***Hope everyone who cares enjoys the Super Bowl. True story: JJ Today grew up equidistant from the Giants and Patriots, but attached to the Raiders because of a childhood love for both Howie Long and N.W.A. Alas, hindsight is 20/20.
***There are 352 days left in the first term of President Barack Obama, and there has still not been a nominee to serve as administrator of the Office of Juvenile Justice and Delinquency Prevention. The new acting administrator of OJJDP, Melodee Hanes, will lead her first meeting of the Coordinating Council on Juvenile Justice and Delinquency Prevention next Friday.
For the uninitiated in federal tangents, this is a council of leaders from the Justice Department and other federal agencies that meet regularly to coordinate on some programs and policy positions related to delinquents or the prevention of delinquent behavior. To his credit, Attorney General Eric Holder has attended most of them since his confirmation, and that has kept some other federal agency leaders plugged into it.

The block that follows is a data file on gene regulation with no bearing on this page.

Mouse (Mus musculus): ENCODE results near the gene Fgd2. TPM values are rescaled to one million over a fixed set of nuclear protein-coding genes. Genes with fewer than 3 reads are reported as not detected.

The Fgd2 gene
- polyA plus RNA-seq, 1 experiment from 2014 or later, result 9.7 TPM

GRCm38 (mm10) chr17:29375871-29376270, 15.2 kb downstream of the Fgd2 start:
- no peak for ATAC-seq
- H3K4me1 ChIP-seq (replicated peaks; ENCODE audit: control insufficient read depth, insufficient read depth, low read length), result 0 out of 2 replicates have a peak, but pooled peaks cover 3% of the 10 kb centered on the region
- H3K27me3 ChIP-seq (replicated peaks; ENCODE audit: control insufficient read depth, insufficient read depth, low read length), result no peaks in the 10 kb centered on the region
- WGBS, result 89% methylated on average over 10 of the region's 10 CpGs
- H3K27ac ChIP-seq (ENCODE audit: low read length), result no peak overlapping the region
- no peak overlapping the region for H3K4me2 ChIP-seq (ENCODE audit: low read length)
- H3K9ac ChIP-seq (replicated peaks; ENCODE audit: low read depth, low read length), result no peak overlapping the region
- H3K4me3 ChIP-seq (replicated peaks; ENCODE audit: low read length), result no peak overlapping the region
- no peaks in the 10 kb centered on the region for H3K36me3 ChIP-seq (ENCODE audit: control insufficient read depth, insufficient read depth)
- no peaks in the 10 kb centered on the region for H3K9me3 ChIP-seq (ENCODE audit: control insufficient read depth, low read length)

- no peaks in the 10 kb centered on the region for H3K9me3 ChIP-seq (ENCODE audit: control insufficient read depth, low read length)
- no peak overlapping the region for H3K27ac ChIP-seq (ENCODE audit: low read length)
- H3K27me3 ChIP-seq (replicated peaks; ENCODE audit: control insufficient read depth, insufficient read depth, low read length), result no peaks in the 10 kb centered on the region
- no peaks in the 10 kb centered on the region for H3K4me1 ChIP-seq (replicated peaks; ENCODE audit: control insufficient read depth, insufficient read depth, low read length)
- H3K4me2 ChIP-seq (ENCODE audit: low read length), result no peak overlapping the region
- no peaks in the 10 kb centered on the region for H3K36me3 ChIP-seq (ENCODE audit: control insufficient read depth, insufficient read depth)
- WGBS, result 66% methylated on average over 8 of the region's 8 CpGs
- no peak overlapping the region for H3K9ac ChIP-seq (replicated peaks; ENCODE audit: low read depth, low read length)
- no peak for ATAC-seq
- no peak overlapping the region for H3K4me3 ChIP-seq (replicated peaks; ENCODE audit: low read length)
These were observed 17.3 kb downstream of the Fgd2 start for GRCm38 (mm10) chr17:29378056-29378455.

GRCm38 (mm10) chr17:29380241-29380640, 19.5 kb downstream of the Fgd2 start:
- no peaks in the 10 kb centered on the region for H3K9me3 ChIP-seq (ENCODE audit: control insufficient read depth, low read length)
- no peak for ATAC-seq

We have seen our fair share of snoozer council meetings and some really interesting ones over the years; from a scan of the agenda for next week, it looks like Hanes will have a good one to start with. The first session will feature researchers Edward Mulvey and Carol Schubert discussing the Pathways to Desistance work, which in our humble opinion has not gotten enough attention since its initial findings started trickling out last year. The study of 1,354 serious offenders in Phoenix and Philadelphia found that community options and incarceration have equal, crummy odds of curbing criminal behavior among juvenile offenders, with the exception of family-involved substance abuse treatment.
The other session on Friday is essentially a brief from the Department of Housing and Urban Development on its partnership with GreatSchools, a San Francisco-based nonprofit that provides test-based ratings of schools along with parent reviews of the school performance (think Yelp for schools).